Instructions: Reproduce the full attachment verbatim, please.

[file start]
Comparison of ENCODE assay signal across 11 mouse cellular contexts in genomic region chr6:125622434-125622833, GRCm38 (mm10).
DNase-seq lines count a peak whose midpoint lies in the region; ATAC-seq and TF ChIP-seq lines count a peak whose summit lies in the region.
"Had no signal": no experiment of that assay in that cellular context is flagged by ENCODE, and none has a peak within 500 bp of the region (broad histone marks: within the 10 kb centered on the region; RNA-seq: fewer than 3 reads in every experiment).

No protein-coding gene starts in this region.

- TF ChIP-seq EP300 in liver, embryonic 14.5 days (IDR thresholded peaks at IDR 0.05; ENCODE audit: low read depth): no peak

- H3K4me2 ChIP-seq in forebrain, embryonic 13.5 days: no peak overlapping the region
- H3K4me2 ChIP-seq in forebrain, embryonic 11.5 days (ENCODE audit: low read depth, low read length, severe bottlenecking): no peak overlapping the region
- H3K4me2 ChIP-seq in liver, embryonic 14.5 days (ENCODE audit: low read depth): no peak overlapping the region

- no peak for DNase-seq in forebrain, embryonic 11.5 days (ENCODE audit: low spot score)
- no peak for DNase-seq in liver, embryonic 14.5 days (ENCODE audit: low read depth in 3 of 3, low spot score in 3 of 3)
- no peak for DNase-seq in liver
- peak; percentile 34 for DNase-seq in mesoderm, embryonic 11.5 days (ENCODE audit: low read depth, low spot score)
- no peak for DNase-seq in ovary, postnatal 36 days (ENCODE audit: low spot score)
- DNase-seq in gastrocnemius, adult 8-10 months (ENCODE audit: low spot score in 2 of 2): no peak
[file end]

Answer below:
Comparison of ENCODE assay signal across 11 mouse cellular contexts in genomic region chr6:125622434-125622833, GRCm38 (mm10).
DNase-seq lines count a peak whose midpoint lies in the region; ATAC-seq and TF ChIP-seq lines count a peak whose summit lies in the region.
"Had no signal": no experiment of that assay in that cellular context is flagged by ENCODE, and none has a peak within 500 bp of the region (broad histone marks: within the 10 kb centered on the region; RNA-seq: fewer than 3 reads in every experiment).

No protein-coding gene starts in this region.

- TF ChIP-seq EP300 in liver, embryonic 14.5 days (IDR thresholded peaks at IDR 0.05; ENCODE audit: low read depth): no peak

- H3K4me2 ChIP-seq in forebrain, embryonic 13.5 days: no peak overlapping the region
- H3K4me2 ChIP-seq in forebrain, embryonic 11.5 days (ENCODE audit: low read depth, low read length, severe bottlenecking): no peak overlapping the region
- H3K4me2 ChIP-seq in liver, embryonic 14.5 days (ENCODE audit: low read depth): no peak overlapping the region

- no peak for DNase-seq in forebrain, embryonic 11.5 days (ENCODE audit: low spot score)
- no peak for DNase-seq in liver, embryonic 14.5 days (ENCODE audit: low read depth in 3 of 3, low spot score in 3 of 3)
- no peak for DNase-seq in liver
- peak; percentile 34 for DNase-seq in mesoderm, embryonic 11.5 days (ENCODE audit: low read depth, low spot score)
- no peak for DNase-seq in ovary, postnatal 36 days (ENCODE audit: low spot score)
- DNase-seq in gastrocnemius, adult 8-10 months (ENCODE audit: low spot score in 2 of 2): no peak